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Why - and how - the production CR-Z was changed from the concept

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Why - and how - the production CR-Z was changed from the concept

For the first time in its history, Honda invited a select group of North American media to visit its design studio this week after the Tokyo Motor Show. While we didn't get to see any secret new cars, we did get to sit down for a chat with Nobuki Ebisawa, general manager of global design for Honda. Among other things, we discussed the design of the new CR-Z hybrid sport coupe.

At the show, Honda unveiled an updated concept version of the CR-Z that is a very thinly veiled version of the production model that will debut at the Detroit show in January. That car remained on the show floor while the original 2007 concept was on display in the studio along with two quarter scale clay models of the original concept and the 2009 car. The original proposal model and the production car were both the work of Motoaki Minowa while the actual concept that was built in 2007 was produced by Makoto Iwaki. Read on to learn more about what changed from concept to concept to the upcoming production model.

In many respects, the production car is closer in detail to that 2007 Minowa model than to the 2007 full-size Iwaki concept, particularly in the character lines on the flanks that yield a bit of a cutout in the middle of the car. The Iwaki design has flatter sides.

There are other differences from both original designs to the production car. The sides of the greenhouse have been made more vertical than the inward-sloping tumble home of the concepts. This was done to provide a more spacious-feeling interior for occupants. Further aiding interior space is a higher roof. The other big change was in the wheelbase, which was shortened a bit (Honda didn't give out exact dimensions). The result is a longer front overhang on the production car, with the overall length of the production model unchanged.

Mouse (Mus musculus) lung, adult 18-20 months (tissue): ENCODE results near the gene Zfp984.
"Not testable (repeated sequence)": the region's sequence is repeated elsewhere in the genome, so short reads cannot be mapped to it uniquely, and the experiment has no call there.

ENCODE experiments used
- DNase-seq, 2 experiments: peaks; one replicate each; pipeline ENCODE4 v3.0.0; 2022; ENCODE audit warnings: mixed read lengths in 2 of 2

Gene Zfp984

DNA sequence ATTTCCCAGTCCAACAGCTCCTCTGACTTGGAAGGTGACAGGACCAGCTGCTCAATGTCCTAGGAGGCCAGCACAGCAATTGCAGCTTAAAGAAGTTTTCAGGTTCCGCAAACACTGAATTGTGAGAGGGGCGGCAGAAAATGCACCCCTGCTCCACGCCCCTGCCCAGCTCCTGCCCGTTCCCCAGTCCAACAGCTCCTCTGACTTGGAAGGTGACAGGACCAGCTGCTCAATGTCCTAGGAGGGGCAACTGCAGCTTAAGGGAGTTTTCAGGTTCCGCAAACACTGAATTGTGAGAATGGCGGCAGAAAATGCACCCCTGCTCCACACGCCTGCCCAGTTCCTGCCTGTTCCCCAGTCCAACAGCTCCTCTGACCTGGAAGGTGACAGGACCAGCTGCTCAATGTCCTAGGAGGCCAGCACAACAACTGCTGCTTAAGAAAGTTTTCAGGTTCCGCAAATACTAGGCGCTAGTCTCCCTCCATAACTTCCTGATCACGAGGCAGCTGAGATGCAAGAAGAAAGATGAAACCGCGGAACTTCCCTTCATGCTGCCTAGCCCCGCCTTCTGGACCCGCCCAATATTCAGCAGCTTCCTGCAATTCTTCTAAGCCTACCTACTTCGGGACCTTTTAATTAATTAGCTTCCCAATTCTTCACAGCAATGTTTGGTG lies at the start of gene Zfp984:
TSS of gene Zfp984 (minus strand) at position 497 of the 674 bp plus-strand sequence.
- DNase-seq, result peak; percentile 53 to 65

Ebisawa-san explained that this was done for several different reasons. The longer overhang provides more crush space to help with crash safety performance. It also allows more tapering of the front corners (as seen from above) which aids both pedestrian safety performance and air-flow for reduced aerodynamic drag. Another benefit Ebisawa-san highlighted was improved, more nimble handling that comes from the shorter axle span.

Ebisawa-san also answered our question about the grille shape of the CR-Z and the similar nose of the SkyDeck concept that also debuted in Tokyo. We asked if this design would become the new Honda standard. Ebisawa-san explained that unlike Acura, Honda won't be using a single face for its entire lineup. Instead it will have different looks for different families just as the light truck/SUVs already differ from cars in the U.S. The CR-Z-style scoop grille will be reserved for sporty models.

Full article at AutoBlog

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